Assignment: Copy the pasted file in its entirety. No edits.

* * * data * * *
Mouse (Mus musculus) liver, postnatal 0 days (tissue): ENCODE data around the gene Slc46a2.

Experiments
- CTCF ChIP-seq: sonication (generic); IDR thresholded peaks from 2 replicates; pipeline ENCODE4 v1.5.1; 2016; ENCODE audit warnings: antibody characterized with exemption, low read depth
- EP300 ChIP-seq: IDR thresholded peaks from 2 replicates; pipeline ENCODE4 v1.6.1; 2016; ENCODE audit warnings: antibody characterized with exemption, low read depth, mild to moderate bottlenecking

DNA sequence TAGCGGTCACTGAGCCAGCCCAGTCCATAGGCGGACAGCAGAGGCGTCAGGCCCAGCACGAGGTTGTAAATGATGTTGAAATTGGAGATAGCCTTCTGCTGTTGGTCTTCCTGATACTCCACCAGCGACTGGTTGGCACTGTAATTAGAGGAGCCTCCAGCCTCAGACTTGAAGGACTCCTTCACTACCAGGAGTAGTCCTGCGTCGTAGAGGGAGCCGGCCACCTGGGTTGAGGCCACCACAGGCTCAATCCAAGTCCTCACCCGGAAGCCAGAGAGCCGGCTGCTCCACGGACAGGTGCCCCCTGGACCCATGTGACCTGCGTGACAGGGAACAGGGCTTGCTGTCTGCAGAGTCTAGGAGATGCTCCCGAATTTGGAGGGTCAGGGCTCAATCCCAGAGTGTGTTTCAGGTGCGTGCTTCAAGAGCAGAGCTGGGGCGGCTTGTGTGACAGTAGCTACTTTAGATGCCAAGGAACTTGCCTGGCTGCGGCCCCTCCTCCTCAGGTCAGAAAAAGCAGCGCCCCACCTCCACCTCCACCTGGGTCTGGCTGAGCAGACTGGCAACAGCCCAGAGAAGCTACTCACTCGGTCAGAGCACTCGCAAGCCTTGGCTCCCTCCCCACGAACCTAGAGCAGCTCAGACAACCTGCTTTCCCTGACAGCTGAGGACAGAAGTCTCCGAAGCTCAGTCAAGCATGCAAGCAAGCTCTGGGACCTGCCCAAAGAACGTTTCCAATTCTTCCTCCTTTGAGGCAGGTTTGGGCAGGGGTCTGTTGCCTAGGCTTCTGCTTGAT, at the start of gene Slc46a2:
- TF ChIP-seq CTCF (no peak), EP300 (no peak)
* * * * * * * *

Mouse (Mus musculus) liver, postnatal 0 days (tissue): ENCODE data around the gene Slc46a2.

Experiments
- CTCF ChIP-seq: sonication (generic); IDR thresholded peaks from 2 replicates; pipeline ENCODE4 v1.5.1; 2016; ENCODE audit warnings: antibody characterized with exemption, low read depth
- EP300 ChIP-seq: IDR thresholded peaks from 2 replicates; pipeline ENCODE4 v1.6.1; 2016; ENCODE audit warnings: antibody characterized with exemption, low read depth, mild to moderate bottlenecking

DNA sequence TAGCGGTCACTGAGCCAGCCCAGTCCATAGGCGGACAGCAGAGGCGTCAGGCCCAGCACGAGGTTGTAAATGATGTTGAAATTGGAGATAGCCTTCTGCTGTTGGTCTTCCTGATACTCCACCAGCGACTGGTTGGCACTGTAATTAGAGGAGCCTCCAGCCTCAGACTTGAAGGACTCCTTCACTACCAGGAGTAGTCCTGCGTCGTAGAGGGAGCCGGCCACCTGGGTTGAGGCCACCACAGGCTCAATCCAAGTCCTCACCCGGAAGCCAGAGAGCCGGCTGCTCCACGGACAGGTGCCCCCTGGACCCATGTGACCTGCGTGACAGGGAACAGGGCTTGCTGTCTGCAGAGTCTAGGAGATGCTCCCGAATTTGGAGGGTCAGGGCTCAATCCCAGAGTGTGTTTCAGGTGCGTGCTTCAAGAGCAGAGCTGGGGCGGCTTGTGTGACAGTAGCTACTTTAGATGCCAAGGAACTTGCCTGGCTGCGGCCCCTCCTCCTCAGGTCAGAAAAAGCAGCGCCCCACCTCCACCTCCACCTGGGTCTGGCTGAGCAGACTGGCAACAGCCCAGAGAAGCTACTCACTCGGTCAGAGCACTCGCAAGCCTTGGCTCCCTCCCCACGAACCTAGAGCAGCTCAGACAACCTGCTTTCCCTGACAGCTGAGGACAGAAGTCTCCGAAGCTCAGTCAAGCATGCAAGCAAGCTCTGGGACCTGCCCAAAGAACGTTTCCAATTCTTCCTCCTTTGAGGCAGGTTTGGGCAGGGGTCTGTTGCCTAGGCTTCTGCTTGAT, at the start of gene Slc46a2:
- TF ChIP-seq CTCF (no peak), EP300 (no peak)